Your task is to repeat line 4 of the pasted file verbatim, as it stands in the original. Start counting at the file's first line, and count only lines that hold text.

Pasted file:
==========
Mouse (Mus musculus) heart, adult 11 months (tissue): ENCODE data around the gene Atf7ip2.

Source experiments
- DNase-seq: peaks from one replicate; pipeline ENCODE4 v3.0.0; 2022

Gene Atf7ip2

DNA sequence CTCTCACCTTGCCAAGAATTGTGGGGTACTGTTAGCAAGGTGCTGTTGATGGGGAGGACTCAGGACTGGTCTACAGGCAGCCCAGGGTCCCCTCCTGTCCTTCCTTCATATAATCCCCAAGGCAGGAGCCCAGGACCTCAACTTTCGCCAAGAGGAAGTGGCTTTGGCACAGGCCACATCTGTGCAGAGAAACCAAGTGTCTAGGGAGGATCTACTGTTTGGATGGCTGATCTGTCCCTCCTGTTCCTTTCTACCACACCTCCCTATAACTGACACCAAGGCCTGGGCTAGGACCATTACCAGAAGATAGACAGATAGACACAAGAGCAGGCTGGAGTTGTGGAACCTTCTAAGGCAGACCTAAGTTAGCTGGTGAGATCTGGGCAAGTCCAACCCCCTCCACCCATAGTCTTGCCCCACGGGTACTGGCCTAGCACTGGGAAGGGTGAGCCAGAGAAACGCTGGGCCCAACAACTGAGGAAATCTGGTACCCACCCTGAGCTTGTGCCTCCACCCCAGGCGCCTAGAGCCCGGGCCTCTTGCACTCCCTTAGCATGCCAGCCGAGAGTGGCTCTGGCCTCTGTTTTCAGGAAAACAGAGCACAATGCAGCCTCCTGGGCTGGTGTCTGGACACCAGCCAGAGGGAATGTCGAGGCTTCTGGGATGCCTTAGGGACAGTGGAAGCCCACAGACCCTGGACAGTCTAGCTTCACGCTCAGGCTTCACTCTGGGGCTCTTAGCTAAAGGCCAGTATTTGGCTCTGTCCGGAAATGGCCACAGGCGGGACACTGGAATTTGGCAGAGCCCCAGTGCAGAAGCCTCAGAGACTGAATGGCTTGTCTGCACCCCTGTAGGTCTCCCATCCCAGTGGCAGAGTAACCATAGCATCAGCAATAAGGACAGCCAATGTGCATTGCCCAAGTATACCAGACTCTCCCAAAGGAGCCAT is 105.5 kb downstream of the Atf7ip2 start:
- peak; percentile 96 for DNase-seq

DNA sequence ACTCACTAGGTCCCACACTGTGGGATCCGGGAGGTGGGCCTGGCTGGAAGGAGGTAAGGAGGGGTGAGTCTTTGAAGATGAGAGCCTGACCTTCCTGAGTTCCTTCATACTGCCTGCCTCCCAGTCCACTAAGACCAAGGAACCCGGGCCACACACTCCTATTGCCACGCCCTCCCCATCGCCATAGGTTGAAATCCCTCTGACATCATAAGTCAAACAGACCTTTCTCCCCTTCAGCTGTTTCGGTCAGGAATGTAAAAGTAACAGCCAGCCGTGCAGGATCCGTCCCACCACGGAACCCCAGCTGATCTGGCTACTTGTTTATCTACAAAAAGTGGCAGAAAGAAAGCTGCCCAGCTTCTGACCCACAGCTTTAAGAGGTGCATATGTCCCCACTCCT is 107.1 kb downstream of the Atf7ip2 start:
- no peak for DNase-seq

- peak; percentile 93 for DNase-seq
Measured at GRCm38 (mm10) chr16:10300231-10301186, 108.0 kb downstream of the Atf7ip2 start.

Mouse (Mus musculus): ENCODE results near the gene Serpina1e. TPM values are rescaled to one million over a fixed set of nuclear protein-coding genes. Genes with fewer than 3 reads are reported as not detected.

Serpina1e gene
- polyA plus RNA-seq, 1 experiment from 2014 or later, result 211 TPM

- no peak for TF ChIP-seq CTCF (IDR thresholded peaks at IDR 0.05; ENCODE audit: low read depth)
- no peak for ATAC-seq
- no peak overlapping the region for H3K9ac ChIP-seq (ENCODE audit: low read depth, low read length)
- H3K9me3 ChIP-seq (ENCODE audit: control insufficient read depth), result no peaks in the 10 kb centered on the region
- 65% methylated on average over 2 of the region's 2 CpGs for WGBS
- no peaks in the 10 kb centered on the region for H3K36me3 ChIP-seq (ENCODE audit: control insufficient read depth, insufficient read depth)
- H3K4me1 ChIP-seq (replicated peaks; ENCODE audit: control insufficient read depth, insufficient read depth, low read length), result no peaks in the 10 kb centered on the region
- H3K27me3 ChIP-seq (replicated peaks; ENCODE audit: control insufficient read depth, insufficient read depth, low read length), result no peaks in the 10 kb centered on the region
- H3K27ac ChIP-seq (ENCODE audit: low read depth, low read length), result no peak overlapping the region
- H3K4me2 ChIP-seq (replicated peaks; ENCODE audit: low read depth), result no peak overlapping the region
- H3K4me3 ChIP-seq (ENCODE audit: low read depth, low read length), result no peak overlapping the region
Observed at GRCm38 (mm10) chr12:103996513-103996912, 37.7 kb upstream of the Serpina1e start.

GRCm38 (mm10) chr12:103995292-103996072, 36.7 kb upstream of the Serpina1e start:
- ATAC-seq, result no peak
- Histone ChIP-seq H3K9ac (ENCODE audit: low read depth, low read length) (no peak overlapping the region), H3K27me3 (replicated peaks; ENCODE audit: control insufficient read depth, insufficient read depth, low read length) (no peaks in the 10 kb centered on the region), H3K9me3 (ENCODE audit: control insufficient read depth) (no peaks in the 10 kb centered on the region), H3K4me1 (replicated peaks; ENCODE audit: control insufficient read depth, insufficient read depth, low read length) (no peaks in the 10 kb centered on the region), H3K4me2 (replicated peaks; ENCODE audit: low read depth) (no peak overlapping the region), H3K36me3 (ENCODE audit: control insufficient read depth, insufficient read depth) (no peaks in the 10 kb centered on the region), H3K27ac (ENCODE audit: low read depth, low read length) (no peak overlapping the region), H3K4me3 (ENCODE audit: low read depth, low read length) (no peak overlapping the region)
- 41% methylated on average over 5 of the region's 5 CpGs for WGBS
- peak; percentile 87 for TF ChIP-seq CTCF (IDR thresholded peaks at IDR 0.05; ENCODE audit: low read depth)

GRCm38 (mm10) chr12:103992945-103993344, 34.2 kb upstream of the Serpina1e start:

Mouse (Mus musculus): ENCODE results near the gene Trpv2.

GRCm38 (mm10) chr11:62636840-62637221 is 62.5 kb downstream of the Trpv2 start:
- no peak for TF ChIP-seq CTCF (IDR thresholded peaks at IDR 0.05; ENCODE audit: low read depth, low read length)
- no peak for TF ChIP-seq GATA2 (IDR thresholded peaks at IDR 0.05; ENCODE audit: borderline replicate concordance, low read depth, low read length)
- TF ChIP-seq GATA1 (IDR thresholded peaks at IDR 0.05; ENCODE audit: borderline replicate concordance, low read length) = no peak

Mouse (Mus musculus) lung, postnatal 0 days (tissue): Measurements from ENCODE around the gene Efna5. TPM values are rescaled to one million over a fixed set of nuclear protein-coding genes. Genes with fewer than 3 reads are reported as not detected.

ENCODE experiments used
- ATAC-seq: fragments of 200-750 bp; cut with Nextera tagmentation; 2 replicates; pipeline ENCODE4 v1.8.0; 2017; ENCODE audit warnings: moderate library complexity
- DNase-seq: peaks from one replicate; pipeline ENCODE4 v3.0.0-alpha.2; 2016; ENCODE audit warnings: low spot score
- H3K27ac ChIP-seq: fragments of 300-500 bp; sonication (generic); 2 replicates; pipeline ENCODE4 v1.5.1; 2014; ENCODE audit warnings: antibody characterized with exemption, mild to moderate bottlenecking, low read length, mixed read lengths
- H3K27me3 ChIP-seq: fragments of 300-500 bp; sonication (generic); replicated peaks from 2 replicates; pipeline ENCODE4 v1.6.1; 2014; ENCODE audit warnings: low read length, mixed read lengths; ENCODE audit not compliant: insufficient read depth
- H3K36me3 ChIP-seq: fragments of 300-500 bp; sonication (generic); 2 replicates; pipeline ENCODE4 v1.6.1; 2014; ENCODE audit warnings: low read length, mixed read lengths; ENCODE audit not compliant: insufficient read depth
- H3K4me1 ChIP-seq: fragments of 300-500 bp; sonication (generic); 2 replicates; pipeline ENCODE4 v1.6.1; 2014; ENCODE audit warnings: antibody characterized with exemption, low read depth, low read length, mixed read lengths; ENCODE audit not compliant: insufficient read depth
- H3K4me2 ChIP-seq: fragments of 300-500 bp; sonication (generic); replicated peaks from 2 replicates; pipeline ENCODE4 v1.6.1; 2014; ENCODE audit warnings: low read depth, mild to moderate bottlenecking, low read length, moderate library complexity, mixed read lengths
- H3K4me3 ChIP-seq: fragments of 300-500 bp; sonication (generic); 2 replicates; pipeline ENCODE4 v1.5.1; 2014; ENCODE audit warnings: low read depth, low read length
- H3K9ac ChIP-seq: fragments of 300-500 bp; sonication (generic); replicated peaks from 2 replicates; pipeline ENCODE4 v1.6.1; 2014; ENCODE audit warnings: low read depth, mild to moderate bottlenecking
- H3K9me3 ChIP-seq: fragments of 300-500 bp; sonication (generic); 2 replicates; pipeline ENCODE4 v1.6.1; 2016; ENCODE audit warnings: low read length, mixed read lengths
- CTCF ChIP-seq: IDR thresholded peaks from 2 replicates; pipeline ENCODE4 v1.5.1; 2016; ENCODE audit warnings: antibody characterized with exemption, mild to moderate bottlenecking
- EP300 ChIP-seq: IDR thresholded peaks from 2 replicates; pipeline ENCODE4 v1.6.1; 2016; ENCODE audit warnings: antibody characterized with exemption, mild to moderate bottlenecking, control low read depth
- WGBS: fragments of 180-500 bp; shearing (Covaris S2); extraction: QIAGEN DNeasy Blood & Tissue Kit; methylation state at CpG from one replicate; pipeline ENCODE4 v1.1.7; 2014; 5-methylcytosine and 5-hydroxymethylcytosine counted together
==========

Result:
Gene Atf7ip2